Good post. I have a photo of the same era, however, it is of the Reservoir. It was a dry lakebed in the early Thirties. In 1932, when my photo was taken (it comes from Culver Photos) there was a row of shacks in the location. I also saw a photo at the New-York Historical Society of the Hooverville that was on the West Side, from West 42nd that stretched up the banks of the riverfront.

  8. Welcome to “The Great Recession” | iSawNEWS.com Says:

    [...] It resonates, of course, with “Great Depression” but without the soup lines and Hoovervilles. At the same time, it differentiates between the severe contraction now under way and [...]

  9. Bushurbs? Obamatropolis? » CUNY Institute for Sustainable Cities Says:

    [...] tracks and sometimes in swampy areas. Hoovervilles on the other hand were anywhere and everywhere. Central Park’s great lawn had residents as did Riverside Park and Red Hook’s water front area. Public spaces stopped being places to enjoy [...]

  10. The squatters who lived in “Hardlucksville” « Ephemeral New York Says:

    [...] Central Park had its own Hooverville as well. Read more about it here. [...]

  11. The growing gap of income inequality « Ought Thoughts Says:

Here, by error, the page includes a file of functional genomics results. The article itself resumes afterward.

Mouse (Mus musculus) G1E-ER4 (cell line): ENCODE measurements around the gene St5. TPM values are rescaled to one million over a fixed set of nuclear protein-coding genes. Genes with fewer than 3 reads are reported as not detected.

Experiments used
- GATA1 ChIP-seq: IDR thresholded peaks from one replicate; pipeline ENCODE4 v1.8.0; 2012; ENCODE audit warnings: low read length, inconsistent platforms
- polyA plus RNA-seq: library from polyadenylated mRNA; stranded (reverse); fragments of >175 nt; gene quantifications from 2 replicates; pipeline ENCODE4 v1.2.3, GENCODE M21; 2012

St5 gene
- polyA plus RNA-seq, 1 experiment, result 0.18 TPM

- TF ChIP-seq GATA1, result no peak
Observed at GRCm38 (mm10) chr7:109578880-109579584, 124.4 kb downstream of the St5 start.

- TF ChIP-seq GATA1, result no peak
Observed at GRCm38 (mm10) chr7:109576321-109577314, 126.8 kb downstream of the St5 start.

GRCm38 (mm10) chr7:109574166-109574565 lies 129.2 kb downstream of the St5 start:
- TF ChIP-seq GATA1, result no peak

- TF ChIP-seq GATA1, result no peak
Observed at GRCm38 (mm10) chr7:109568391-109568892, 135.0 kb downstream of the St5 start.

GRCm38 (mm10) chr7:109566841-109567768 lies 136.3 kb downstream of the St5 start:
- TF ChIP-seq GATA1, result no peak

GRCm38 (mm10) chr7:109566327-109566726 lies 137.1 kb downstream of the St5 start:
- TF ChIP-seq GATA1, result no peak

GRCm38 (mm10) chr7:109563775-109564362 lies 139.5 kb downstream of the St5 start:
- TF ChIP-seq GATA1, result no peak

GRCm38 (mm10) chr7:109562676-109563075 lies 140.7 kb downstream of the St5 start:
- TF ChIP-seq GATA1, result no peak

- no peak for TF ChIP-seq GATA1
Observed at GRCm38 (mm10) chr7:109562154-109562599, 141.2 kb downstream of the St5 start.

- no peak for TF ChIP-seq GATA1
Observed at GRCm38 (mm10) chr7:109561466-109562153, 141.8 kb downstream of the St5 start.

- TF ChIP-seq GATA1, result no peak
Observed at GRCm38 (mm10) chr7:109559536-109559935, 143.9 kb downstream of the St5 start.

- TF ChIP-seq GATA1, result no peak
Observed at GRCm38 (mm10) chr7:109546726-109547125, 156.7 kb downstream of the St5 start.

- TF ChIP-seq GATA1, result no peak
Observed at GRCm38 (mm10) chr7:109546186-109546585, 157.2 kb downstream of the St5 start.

[...] programs raise the floor and allow most people a standard of living above that of a Hooverville shantytown, so that there’s less attention on the topic of poverty. There’s also the manner in [...]

  12. Occupy Central Park: One Group Dreams Of A Three-Day Festival To Rival Woodstock | My Blog Says:

    [...] very similar to objections lobbed against the camp in Zuccotti Park. A deputy parks commissioner explained to The New York Times in September 1932 that “although the men had maintained good order, had built comfortable [...]

  13. Could Occupy Central Park Rival Woodstock? | BNewsworld Says:

    [...] very similar to objections lobbed against the camp in Zuccotti Park. A deputy parks commissioner explained to The New York Times in September 1932 that “although the men had maintained good order, had built comfortable [...]

  14. spartakus online Says:

    spartakus online…

    [...]A Hooverville in Central Park « Ephemeral New York[...]…

  15. janet Rogers Says:

    2012 here, Occupy Wall Street happened; homeless still live in streets, have evolvoled underground, while internet has us, upabove.

  16. The Cinderella Man « buehnernew Says:

    [...] http://ephemeralnewyork.wordpress.com/2008/10/08/the-hoovervilles-of-new-york-city/ [...]

  17. Hoovervilles are back – now they’re called ‘tiny homes’ — 1389 Blog - Counterjihad! Says:

    [...] A Hooverville in Central Park [...]

  18. The “squatters” who called Central Park home | Ephemeral New York Says:

    […] In the 1930s, Central Park became home to another group of squatters: the residents of a Depression-era Hooverville. […]

  19. The sheep pen turned restaurant in Central Park | Ephemeral New York Says:

    […] on a more gruesome note, apparently there were fears that the hungry, desperate men who built a Depression-era Hooverville in the park would kill and eat the […]